Fort William is nestled in the heart of Lochaber; an incredibly scenic area of the West Highlands that encompasses Scotland’s most westerly point (Ardnamuchan Lighthouse), its deepest loch (Loch Morar) and highest mountain peak (Ben Nevis). Known as the ‘Outdoor Capital of the UK’, its mountains, lochs and coastline create a picturesque playground for outdoor enthusiasts.
With gorgeous coastal gems, stunning lochs and amazing mountain scenery, Lochaber has everything you could want from a holiday destination. Winding from the natural wilderness of Knoydart in the north down the coast to the Ardnamurchan peninsula and stretching inland to a land of glens – Glen Spean, Glen Nevis and Glencoe – this area of the West Highlands is dripping in spectacular scenes. Sandwiched between the magnificent Ben Nevis and lovely Loch Linnhe, the area’s main town of Fort William offers a wide range of activities for outdoor lovers, as well as breath-taking views for those wishing to simply soak up Highland scenery.
There are two routes that lead to Fort William from the north: along the A82, whisking you from the folds of the Great Glen and skirting the edge of Loch Lochy, and via the equally scenic A86 from from the Aviemore and Cairngorms National Park area; winding past the delightful Loch Lagan (of Monarch of the Glen fame). With its central location, Fort William is a great base for exploring in all directions: west to Mallaig along the awe-inspiring Road to the Isles; south towards the Oban area; east into the majestic glens and their spirit-lifting scenery.
Regarded as one of the country’s most stunning journeys, the Road to the Isles snakes west for 46 miles from Fort William to the picturesque fishing village of Mallaig, threading through jaw-dropping scenery.
From Fort William the road hugs the shores of Loch Eil before arriving in Glenfinnan, at the head of Loch Shiel. The Glenfinnan Monument and 21 arch Viaduct are amongst the most-photographed sights in the Highlands (the Viaduct also famously featured in the Harry Potter films). From Glenfinnan the road winds through glens and along the shores of Loch Eilt before rolling along coastal roads to the charming town of Arisaig (with fantastic views to the Small Isles and gorgeous beaches). Between Arisaig and Morar you’ll find more cinematic scenery at the picture-perfect Camusdarach Beach – the impossibly beautiful film location for ‘Local Hero’. Soak up this island-dotted seascape as you journey along the last section to Mallaig, basking in beautiful views on the edge of the land. From here you can take a ferry over to the Isle of Skye or a boat up to explore the unspoilt Knoydart area. This route is also the last section of the West Highland Railway Line (which has been voted one of the most scenic train journeys in the world), and in the summer months you can also travel on board the Jacobite Steam Train. Whether you go by road or rail, this spectacular stretch of Lochaber is sure to sweep you off your feet.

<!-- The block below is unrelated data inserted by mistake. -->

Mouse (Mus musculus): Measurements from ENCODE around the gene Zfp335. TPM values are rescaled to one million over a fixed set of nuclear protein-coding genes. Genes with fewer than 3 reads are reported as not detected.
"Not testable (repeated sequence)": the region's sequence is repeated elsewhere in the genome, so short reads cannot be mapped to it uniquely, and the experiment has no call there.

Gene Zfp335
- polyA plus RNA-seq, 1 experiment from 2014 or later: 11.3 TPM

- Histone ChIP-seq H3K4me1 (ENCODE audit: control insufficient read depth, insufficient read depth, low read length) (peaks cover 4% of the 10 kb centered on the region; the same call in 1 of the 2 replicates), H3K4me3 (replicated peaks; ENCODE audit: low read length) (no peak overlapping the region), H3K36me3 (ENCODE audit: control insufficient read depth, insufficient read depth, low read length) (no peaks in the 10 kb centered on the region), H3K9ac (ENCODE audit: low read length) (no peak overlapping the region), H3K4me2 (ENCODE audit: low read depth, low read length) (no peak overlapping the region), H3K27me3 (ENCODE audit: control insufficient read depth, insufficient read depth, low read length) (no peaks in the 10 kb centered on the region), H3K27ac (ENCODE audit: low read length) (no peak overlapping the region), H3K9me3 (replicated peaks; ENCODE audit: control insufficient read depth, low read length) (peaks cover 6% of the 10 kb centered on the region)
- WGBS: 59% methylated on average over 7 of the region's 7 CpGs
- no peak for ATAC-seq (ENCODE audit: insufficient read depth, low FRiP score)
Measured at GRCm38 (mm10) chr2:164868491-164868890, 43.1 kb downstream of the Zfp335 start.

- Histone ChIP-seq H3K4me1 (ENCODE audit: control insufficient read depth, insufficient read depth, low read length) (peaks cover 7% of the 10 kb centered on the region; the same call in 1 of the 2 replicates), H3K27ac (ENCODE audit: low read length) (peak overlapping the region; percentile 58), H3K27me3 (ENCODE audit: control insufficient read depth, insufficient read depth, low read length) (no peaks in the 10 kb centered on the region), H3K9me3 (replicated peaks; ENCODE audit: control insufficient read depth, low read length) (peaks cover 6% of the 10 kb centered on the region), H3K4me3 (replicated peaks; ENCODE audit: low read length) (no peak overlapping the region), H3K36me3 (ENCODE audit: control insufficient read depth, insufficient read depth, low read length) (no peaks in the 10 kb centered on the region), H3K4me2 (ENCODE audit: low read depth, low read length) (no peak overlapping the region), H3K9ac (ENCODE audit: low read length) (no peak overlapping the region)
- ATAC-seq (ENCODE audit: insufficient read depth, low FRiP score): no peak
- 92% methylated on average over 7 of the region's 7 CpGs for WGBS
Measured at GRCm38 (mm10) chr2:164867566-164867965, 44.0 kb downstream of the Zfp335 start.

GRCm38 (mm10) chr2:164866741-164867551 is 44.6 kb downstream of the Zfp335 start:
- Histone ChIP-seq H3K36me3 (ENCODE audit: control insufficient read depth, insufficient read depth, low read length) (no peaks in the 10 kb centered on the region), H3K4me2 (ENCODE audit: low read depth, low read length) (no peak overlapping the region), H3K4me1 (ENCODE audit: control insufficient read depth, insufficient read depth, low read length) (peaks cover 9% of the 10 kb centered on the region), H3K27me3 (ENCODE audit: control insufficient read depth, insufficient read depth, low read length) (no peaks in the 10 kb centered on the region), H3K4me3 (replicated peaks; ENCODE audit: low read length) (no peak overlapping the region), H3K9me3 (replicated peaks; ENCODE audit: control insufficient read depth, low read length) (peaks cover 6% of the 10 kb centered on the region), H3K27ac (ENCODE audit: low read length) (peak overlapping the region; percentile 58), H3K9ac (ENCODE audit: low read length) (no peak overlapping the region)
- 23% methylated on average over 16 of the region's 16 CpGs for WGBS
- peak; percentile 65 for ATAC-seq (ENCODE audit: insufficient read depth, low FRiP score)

To drink in the coastal scenes of the Ardnamurchan peninsula, you can detour onto the A861 at Lochailort, following the path of Loch Ailort as it leads to the sea. You’re in for more stunning views as the road grips the coastline and then weaves inland. At Salen the road forks as Loch Sunart unravels before you – you are then guided by this sea-loch as it reaches out to meet the body of sea. The road meanders along until its end at the mainland’s most westerly point – Ardnamurchan Lighthouse. It is an area brimming with secluded bays, wonderful views and remote beauty – ideal for those wishing to really get away from it all.
To return to Fort William rejoin the A861 at Salen, the great finger of Loch Sunart pointing back towards Loch Linnhe. The road clings to the edge of Loch Linnhe and then bends around to clasp Loch Eil on the loop back to Fort William.
The magnificent glens run like a spine down the east side of Lochaber, with Glen Nevis nestled between Glen Spean and the southern end of Great Glen, and Glencoe. With deep lochs wedged amongst rugged mountain landscapes, it is an area that can shower you in glorious vistas. Glen Spean and the southern section of the Great Glen unfold in the area between Fort William to Invergarry, including Spean Bridge (where the A82 and A86 meet) and Roy Bridge, as well as Loch Arkaig and Loch Lochy. There are many ways to fill your days in Glen Spean, from fishing and golfing to wildlife watching and walking.
On the doorstep of Fort William, mighty Ben Nevis draws many visitors to the area who are keen to walk and climb its towering ridges. If you want to experience the magical views from the Nevis Range without walking or skiing its slopes, you can take a trip up Aonach Mor on Britain’s only mountain gondola. The journey takes 15 minutes to the top of the 2150ft mountain that stands beside Ben Nevis and you can enjoy panoramic views to make your heart soar.
Following the A82 south of Fort William leads to majestic Glencoe, watch guard of Loch Leven – a sight that begs to be photographed. Glencoe is well-known for its awe-inspiring beauty and fascinating history, and has been voted the most romantic glen in the country. This famous Highland glen frequently features on visitors’ must-see lists, and with its spectacular mountain peaks and loch-side setting it is easy to see why.